Once one of the most heavily mined areas in the world – the result of more than three decades of continual conflict – the Shomali Plain is now alive with economic activity. The region’s once-destroyed orchards of grapes, figs, peaches and cherries are blooming again, and new roadside businesses have sprung up to serve the heavy flow of traffic to and from the military base, just 40 kilometers north of Kabul. The paved highway that cuts north through the valley from the capital is crowded with commuters, traders, and fuel-tankers bound for the base.
Yet as fighting between American and NATO forces and anti-government insurgents intensifies throughout the country, the relative calm in Shomali, the heartland of Parwan Province, may prove to be a short-lived aberration.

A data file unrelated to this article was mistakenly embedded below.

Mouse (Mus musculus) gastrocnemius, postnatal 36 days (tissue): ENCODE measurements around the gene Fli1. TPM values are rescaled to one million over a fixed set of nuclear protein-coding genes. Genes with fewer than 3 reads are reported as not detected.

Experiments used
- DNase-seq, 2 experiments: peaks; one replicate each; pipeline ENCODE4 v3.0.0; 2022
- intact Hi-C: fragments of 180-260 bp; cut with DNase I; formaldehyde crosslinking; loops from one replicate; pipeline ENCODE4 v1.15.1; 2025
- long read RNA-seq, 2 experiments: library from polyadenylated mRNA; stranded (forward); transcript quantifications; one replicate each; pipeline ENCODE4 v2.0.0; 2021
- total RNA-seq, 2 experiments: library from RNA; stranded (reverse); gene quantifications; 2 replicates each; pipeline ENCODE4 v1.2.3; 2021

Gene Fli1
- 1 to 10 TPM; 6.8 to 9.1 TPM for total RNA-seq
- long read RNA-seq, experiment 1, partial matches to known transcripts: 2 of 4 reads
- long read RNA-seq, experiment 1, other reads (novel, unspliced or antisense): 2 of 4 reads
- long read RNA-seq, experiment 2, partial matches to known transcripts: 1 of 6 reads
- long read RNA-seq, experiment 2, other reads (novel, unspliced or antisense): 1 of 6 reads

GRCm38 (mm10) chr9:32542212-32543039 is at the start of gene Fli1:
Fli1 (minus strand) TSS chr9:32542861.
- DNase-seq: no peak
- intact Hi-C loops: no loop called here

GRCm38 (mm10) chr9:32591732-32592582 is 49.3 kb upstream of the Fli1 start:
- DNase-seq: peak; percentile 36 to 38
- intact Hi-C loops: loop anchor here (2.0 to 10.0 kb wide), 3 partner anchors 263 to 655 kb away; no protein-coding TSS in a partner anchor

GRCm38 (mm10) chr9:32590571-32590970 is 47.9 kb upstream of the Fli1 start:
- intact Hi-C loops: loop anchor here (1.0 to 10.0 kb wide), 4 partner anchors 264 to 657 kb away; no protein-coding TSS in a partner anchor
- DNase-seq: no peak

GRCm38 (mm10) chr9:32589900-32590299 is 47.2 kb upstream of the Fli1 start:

Taliban-led insurgents are making inroads into Shomali from nearly all sides, according to Afghan and American officials, and locals say they fear the foreign troop presence at Bagram – the largest military base in the country – provides a false sense of both security and economy.
Two U.S. military officials deployed to Bagram Airfield, Afghanistan, two Department of Defense (DOD) contractors and a contracting company were charged late yesterday for their roles in an alleged bribery and money laundering scheme related to the award of a DOD trucking services contract in Afghanistan, announced Assistant Attorney General Lanny A. Breuer of the Criminal Division and U.S. Attorney Florence Nakakuni for the District of Hawaii.